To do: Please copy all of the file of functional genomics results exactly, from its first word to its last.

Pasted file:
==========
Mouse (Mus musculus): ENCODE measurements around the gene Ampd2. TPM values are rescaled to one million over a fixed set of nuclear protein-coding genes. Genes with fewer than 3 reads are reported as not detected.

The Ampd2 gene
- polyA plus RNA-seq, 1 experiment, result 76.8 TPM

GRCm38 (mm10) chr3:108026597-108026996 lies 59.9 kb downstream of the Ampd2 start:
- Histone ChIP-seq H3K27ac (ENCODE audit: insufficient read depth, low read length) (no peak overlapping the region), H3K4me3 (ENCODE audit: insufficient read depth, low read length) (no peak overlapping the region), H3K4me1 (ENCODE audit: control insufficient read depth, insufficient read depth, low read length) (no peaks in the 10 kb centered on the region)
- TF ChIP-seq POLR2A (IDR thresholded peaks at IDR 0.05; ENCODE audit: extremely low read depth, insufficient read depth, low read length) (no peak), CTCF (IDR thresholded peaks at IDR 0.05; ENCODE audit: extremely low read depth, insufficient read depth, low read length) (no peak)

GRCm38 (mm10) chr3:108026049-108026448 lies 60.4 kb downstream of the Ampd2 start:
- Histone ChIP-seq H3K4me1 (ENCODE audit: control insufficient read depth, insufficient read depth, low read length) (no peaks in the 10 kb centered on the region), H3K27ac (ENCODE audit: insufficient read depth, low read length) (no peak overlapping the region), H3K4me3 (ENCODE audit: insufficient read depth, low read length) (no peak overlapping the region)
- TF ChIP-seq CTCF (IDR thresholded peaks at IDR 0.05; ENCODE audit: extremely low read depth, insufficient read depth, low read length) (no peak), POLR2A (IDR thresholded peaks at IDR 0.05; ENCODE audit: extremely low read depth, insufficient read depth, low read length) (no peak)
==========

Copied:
Mouse (Mus musculus): ENCODE measurements around the gene Ampd2. TPM values are rescaled to one million over a fixed set of nuclear protein-coding genes. Genes with fewer than 3 reads are reported as not detected.

The Ampd2 gene
- polyA plus RNA-seq, 1 experiment, result 76.8 TPM

GRCm38 (mm10) chr3:108026597-108026996 lies 59.9 kb downstream of the Ampd2 start:
- Histone ChIP-seq H3K27ac (ENCODE audit: insufficient read depth, low read length) (no peak overlapping the region), H3K4me3 (ENCODE audit: insufficient read depth, low read length) (no peak overlapping the region), H3K4me1 (ENCODE audit: control insufficient read depth, insufficient read depth, low read length) (no peaks in the 10 kb centered on the region)
- TF ChIP-seq POLR2A (IDR thresholded peaks at IDR 0.05; ENCODE audit: extremely low read depth, insufficient read depth, low read length) (no peak), CTCF (IDR thresholded peaks at IDR 0.05; ENCODE audit: extremely low read depth, insufficient read depth, low read length) (no peak)

GRCm38 (mm10) chr3:108026049-108026448 lies 60.4 kb downstream of the Ampd2 start:
- Histone ChIP-seq H3K4me1 (ENCODE audit: control insufficient read depth, insufficient read depth, low read length) (no peaks in the 10 kb centered on the region), H3K27ac (ENCODE audit: insufficient read depth, low read length) (no peak overlapping the region), H3K4me3 (ENCODE audit: insufficient read depth, low read length) (no peak overlapping the region)
- TF ChIP-seq CTCF (IDR thresholded peaks at IDR 0.05; ENCODE audit: extremely low read depth, insufficient read depth, low read length) (no peak), POLR2A (IDR thresholded peaks at IDR 0.05; ENCODE audit: extremely low read depth, insufficient read depth, low read length) (no peak)